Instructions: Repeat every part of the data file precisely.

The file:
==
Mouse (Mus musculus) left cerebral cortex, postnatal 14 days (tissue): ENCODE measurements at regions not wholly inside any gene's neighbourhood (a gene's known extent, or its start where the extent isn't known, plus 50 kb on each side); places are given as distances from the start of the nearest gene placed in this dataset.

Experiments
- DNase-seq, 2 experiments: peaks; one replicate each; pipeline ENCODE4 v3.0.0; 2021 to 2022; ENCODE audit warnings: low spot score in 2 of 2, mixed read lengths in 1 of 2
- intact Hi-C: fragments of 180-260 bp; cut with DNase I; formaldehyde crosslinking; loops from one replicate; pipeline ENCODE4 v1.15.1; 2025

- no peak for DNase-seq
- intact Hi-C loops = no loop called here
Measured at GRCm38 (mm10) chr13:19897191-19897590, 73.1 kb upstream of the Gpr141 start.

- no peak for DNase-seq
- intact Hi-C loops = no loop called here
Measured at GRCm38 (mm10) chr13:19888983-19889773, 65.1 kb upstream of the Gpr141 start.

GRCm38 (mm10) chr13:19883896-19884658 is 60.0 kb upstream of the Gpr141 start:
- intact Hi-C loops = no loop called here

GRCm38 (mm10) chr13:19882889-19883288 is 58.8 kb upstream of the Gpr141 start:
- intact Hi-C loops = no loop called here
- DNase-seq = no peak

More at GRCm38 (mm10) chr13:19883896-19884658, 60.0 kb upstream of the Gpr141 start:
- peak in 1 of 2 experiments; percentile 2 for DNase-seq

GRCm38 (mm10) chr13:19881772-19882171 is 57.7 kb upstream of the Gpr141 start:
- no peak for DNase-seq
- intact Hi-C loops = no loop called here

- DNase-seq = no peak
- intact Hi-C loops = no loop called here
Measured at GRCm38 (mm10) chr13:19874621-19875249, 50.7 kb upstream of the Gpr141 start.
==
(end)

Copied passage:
Mouse (Mus musculus) left cerebral cortex, postnatal 14 days (tissue): ENCODE measurements at regions not wholly inside any gene's neighbourhood (a gene's known extent, or its start where the extent isn't known, plus 50 kb on each side); places are given as distances from the start of the nearest gene placed in this dataset.

Experiments
- DNase-seq, 2 experiments: peaks; one replicate each; pipeline ENCODE4 v3.0.0; 2021 to 2022; ENCODE audit warnings: low spot score in 2 of 2, mixed read lengths in 1 of 2
- intact Hi-C: fragments of 180-260 bp; cut with DNase I; formaldehyde crosslinking; loops from one replicate; pipeline ENCODE4 v1.15.1; 2025

- no peak for DNase-seq
- intact Hi-C loops = no loop called here
Measured at GRCm38 (mm10) chr13:19897191-19897590, 73.1 kb upstream of the Gpr141 start.

- no peak for DNase-seq
- intact Hi-C loops = no loop called here
Measured at GRCm38 (mm10) chr13:19888983-19889773, 65.1 kb upstream of the Gpr141 start.

GRCm38 (mm10) chr13:19883896-19884658 is 60.0 kb upstream of the Gpr141 start:
- intact Hi-C loops = no loop called here

GRCm38 (mm10) chr13:19882889-19883288 is 58.8 kb upstream of the Gpr141 start:
- intact Hi-C loops = no loop called here
- DNase-seq = no peak

More at GRCm38 (mm10) chr13:19883896-19884658, 60.0 kb upstream of the Gpr141 start:
- peak in 1 of 2 experiments; percentile 2 for DNase-seq

GRCm38 (mm10) chr13:19881772-19882171 is 57.7 kb upstream of the Gpr141 start:
- no peak for DNase-seq
- intact Hi-C loops = no loop called here

- DNase-seq = no peak
- intact Hi-C loops = no loop called here
Measured at GRCm38 (mm10) chr13:19874621-19875249, 50.7 kb upstream of the Gpr141 start.